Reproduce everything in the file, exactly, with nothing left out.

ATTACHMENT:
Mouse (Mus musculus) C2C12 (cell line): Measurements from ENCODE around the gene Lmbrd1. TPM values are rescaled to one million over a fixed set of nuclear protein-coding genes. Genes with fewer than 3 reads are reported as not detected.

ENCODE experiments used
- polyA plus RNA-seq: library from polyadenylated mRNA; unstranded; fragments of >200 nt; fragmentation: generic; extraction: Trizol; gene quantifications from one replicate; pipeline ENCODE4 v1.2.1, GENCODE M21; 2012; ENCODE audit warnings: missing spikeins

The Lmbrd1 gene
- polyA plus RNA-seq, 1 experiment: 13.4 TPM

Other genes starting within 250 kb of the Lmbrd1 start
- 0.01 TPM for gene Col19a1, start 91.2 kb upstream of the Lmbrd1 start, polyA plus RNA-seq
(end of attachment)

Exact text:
Mouse (Mus musculus) C2C12 (cell line): Measurements from ENCODE around the gene Lmbrd1. TPM values are rescaled to one million over a fixed set of nuclear protein-coding genes. Genes with fewer than 3 reads are reported as not detected.

ENCODE experiments used
- polyA plus RNA-seq: library from polyadenylated mRNA; unstranded; fragments of >200 nt; fragmentation: generic; extraction: Trizol; gene quantifications from one replicate; pipeline ENCODE4 v1.2.1, GENCODE M21; 2012; ENCODE audit warnings: missing spikeins

The Lmbrd1 gene
- polyA plus RNA-seq, 1 experiment: 13.4 TPM

Other genes starting within 250 kb of the Lmbrd1 start
- 0.01 TPM for gene Col19a1, start 91.2 kb upstream of the Lmbrd1 start, polyA plus RNA-seq